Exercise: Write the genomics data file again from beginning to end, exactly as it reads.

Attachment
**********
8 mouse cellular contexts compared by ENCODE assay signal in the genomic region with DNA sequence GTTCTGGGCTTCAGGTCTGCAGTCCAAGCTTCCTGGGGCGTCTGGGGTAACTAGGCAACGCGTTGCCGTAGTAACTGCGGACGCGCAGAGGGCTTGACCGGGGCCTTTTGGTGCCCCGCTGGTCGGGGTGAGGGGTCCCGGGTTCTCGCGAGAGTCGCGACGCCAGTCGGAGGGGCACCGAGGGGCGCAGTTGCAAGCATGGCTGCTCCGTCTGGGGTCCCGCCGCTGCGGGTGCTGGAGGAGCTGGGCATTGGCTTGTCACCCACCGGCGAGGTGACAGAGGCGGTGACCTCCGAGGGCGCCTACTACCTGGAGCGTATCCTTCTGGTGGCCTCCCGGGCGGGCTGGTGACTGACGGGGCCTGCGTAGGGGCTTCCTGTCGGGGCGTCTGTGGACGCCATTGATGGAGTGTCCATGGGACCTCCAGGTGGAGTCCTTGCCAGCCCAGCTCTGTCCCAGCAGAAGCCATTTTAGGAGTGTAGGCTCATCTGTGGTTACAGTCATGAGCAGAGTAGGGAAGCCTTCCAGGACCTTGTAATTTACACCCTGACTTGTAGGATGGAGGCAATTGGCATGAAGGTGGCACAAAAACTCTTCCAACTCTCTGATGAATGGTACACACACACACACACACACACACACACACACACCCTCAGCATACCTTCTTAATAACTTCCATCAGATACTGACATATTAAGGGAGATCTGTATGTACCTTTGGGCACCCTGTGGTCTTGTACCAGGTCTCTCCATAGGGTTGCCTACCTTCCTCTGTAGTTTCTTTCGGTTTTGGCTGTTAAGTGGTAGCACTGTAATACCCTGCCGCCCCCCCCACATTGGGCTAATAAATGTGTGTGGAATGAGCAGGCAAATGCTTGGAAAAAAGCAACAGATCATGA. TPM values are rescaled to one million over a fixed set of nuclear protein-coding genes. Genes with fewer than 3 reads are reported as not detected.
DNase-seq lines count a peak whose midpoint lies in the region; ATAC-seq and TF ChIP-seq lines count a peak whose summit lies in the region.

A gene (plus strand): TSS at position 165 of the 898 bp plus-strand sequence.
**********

8 mouse cellular contexts compared by ENCODE assay signal in the genomic region with DNA sequence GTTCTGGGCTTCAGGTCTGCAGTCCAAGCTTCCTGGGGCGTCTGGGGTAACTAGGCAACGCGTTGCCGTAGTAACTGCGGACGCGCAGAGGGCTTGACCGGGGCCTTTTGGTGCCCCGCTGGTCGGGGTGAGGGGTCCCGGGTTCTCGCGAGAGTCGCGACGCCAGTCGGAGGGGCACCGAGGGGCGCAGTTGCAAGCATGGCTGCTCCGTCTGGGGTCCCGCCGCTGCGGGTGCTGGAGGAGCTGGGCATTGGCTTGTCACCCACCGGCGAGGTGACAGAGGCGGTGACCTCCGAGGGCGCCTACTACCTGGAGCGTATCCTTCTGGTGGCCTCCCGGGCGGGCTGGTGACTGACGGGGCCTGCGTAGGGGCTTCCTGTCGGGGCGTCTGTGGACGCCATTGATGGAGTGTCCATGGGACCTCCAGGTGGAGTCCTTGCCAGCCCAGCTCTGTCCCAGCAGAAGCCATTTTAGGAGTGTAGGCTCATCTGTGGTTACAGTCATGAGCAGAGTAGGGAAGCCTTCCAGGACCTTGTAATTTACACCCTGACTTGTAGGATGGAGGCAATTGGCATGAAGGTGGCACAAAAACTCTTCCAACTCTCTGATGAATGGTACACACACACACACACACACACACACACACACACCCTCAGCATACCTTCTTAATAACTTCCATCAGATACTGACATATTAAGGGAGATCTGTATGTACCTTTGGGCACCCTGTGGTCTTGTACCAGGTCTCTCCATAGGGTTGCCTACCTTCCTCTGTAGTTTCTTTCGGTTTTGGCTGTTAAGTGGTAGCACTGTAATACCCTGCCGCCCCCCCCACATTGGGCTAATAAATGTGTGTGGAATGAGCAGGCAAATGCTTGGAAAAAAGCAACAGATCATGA. TPM values are rescaled to one million over a fixed set of nuclear protein-coding genes. Genes with fewer than 3 reads are reported as not detected.
DNase-seq lines count a peak whose midpoint lies in the region; ATAC-seq and TF ChIP-seq lines count a peak whose summit lies in the region.

A gene (plus strand): TSS at position 165 of the 898 bp plus-strand sequence.